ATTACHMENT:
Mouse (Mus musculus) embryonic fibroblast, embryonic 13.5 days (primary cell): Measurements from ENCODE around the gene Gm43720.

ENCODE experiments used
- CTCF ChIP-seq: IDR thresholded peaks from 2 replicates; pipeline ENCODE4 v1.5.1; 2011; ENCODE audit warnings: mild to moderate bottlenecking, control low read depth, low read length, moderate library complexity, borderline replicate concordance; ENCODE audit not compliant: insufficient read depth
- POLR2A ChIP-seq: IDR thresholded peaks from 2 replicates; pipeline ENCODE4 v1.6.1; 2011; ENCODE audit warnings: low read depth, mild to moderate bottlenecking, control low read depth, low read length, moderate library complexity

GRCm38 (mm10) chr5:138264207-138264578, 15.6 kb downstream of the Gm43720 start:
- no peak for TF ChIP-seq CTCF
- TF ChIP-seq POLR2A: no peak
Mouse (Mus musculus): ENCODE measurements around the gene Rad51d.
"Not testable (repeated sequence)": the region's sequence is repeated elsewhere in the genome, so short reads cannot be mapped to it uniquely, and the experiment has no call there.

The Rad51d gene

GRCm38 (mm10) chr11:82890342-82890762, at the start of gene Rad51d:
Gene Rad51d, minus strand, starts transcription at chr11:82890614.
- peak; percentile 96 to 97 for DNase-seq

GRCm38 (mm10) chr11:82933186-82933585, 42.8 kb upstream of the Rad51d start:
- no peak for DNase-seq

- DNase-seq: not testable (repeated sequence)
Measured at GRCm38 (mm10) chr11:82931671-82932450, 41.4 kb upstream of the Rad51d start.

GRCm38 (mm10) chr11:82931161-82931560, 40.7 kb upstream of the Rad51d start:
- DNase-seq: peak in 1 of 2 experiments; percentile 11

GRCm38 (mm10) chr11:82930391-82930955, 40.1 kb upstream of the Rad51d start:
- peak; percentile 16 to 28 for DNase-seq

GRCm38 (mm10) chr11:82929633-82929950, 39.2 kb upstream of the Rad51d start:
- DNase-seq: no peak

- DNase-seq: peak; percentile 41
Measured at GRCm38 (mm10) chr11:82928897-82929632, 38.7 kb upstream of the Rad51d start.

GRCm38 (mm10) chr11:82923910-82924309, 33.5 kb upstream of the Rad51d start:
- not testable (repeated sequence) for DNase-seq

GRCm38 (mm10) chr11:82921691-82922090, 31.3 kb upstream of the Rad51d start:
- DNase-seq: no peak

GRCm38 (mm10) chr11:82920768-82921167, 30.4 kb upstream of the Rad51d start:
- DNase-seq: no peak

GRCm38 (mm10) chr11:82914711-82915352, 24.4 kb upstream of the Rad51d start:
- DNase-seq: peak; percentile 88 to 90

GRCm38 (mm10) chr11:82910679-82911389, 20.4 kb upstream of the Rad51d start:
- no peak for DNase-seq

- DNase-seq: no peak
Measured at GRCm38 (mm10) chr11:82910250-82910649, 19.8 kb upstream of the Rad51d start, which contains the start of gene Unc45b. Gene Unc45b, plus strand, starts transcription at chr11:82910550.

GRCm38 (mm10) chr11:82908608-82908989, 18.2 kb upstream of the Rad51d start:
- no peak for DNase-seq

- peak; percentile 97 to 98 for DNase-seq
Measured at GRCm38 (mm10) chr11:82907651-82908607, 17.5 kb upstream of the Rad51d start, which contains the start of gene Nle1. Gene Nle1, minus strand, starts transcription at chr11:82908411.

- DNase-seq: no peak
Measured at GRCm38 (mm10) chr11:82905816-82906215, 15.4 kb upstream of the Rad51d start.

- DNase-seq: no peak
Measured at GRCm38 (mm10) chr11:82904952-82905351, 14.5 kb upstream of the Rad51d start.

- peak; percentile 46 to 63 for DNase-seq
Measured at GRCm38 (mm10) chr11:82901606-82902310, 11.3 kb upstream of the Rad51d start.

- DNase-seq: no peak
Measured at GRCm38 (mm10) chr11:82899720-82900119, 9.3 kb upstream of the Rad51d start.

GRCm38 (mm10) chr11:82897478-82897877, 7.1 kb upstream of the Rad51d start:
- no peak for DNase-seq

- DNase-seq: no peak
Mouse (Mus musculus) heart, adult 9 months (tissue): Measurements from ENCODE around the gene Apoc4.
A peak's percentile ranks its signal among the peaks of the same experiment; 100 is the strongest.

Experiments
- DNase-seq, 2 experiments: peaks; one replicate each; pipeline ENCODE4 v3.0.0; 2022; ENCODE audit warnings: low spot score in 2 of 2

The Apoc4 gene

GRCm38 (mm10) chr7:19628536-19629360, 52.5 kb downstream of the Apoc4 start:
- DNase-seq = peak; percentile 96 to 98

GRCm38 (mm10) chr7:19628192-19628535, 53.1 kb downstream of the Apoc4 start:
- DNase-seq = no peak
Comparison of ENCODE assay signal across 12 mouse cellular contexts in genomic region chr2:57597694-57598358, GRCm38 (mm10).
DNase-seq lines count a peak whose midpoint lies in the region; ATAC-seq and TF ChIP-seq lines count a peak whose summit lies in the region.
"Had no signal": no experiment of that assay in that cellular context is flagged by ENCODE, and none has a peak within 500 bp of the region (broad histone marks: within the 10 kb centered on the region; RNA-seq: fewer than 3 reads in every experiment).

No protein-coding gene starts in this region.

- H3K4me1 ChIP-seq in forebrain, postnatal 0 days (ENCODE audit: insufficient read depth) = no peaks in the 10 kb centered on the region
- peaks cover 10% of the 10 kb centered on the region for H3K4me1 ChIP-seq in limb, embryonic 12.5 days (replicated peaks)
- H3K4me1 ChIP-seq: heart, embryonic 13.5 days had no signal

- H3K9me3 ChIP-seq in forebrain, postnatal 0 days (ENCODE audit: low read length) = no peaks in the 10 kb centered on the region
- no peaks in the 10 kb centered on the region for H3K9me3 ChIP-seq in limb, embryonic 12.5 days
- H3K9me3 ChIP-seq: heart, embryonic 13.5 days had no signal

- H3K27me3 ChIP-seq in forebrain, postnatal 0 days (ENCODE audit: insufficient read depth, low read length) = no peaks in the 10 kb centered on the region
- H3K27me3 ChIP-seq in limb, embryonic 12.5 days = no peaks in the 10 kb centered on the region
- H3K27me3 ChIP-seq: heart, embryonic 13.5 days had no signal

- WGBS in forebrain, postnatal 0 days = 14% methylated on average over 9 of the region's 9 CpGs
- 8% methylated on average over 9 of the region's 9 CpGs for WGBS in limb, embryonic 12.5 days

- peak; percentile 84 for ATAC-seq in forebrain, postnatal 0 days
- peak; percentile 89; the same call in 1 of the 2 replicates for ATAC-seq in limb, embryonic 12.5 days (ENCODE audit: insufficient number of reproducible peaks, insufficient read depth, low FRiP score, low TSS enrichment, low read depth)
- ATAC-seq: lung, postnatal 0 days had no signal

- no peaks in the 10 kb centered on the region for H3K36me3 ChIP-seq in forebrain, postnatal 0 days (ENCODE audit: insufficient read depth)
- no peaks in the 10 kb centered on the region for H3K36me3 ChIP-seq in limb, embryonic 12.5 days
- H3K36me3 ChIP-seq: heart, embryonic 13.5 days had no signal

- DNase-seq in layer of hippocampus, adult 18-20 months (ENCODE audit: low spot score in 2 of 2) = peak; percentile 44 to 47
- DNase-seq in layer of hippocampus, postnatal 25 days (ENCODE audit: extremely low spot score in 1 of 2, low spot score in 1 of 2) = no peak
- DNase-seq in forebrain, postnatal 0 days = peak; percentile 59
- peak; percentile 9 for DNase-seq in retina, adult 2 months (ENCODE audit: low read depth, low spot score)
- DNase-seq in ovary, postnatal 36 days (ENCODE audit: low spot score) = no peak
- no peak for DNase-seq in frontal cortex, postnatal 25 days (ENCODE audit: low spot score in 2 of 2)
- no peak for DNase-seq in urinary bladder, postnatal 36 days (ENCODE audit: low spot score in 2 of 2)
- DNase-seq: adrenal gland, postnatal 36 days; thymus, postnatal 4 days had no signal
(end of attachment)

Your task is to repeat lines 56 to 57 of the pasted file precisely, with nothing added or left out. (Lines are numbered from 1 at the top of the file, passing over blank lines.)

- DNase-seq, 2 experiments: peaks; one replicate each; pipeline ENCODE4 v3.0.0; 2022; ENCODE audit warnings: low spot score in 2 of 2

The Apoc4 gene